SacCity draft 2040 General Plan: Mobility and Land Use

As mentioned earlier, the draft City of Sacramento 2040 General Plan has been released. For transportation advocates, the two most important chapters are Chapter 3: Land Use and Placemaking and Chapter 8: Mobility. Land use and transportation are so closely tied that I’m a little confused at to why the city separated them into separate chapters. Though the text which introduces each chapter (element), and each Goal and Policy section within the chapter, often refers to other parts of the plan, it seems to me that they were written independently and linked after the fact.

Element 3, Land Use and Placemaking, has the following sections:

  • Land Use Framework
  • Integrating Infill Development
  • Thriving Commercial Mixed-Use Centers
  • Complete and Inclusive Neighborhoods
  • Industrial Areas
  • Placemaking, Green Building, and the Arts

Element 8, Mobility, has the following sections:

  • A Multimodal System
  • Reduced Reliance on Single-Occupant Vehicles
  • Safety
  • Regional Connectivity
  • Supporting Goals through Data, Technology, and Innovation

There are a number of organizations taking deeper dives into the General Plan draft, and I encourage you to join one of them:

Or, if you have the time, do your own deep dive. Of maybe transportation and land use are not your focus, there are seven other areas that may interested you.

Though the General Plan is not really a legally binding document, it is a tool that advocates can use when asking the city ‘why aren’t you doing this?’ or ‘why are you doing this?’. So it is important that the final plan reflect the desires of the citizens, and the reality of climate change and lack of equity.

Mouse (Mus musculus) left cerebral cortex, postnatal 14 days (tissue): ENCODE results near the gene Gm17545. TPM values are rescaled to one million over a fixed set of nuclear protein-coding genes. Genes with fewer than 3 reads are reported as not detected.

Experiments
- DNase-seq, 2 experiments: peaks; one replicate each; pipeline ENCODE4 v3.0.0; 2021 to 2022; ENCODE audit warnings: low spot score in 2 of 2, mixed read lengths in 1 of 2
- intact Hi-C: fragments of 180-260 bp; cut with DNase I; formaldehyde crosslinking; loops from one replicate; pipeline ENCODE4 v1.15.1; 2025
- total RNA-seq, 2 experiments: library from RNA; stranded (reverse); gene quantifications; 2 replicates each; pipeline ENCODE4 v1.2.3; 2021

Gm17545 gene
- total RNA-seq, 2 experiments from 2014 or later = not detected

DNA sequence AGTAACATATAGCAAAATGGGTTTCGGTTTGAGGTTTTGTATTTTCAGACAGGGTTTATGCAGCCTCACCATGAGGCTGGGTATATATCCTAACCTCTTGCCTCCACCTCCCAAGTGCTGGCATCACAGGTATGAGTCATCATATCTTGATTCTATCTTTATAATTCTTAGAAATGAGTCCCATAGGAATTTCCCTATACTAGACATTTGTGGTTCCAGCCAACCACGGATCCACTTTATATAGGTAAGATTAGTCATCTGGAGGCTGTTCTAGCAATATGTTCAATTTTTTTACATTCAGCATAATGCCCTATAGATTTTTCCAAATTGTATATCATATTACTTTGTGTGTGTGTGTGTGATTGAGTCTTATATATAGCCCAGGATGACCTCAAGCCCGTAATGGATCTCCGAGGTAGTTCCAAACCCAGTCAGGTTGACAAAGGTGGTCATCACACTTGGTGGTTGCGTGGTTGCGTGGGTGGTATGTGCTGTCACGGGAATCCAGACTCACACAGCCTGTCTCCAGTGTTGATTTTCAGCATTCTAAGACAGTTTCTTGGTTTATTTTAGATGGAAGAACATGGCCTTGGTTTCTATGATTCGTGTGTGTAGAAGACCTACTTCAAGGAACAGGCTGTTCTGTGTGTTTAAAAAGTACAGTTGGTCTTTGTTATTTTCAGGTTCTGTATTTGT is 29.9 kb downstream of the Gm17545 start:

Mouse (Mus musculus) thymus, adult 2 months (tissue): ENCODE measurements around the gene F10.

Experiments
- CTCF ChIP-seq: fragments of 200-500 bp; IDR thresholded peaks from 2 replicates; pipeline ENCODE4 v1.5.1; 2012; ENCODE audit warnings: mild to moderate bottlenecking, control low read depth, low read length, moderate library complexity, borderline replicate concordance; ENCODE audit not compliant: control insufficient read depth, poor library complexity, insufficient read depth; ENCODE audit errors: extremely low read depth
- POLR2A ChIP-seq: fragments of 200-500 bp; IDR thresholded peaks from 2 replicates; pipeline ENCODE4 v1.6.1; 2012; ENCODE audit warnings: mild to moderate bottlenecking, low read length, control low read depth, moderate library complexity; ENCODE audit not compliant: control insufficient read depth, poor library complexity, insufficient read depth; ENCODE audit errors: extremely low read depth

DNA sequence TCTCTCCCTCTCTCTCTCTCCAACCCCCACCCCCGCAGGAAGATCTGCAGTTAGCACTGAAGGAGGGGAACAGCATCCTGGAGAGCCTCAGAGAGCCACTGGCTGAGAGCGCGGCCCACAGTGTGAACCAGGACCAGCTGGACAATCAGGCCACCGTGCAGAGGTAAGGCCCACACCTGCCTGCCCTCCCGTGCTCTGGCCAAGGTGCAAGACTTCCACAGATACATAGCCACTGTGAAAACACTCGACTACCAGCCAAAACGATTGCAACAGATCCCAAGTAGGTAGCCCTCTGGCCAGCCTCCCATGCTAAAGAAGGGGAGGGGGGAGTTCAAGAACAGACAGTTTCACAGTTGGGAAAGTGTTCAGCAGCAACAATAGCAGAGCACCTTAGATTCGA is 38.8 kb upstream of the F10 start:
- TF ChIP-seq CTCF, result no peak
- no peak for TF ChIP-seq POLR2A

You can expect more posts on the General Plan, as I have time to look into the details.

rank transportation projects by accessibility?

Just in time to serve as an alternate method for ranking transportation projects in Sacramento, which I criticized a few days ago in my Sacramento Transportation Programming Guide post, comes A Better Way to Grade City Transportation Systems (Streetsblog, 2013-04-16). The new method uses a measure of accessibility, how far things are from each other, rather than mobility, which equates to level of service or lack of congestion. The Access Across America study, from the University of Minnesota’s Center for Transportation Studies, uses accessibility to jobs by car. Of course accessibility by foot and bike would yield even better results, but even just focusing on distance rather than congestion yields interesting results. It is jobs, not roadway miles, that create economic health.

Sacramento overall ranks 32 out of 51 metro areas studied, not great but not horrible either. The example maps and the geographic mapping utility seem to only be available for Minneapolis/St. Paul, but the concept is usable for any metro area.

The top three accessible metro areas are Los Angeles, San Francisco, and New York City. People associate these cities with congestion, but since they also have a high density of jobs in a small area, they rate as highly accessible. What if we see congestion as not something to be solved but as a sign of economic vitality? What kind of transportation system would we build?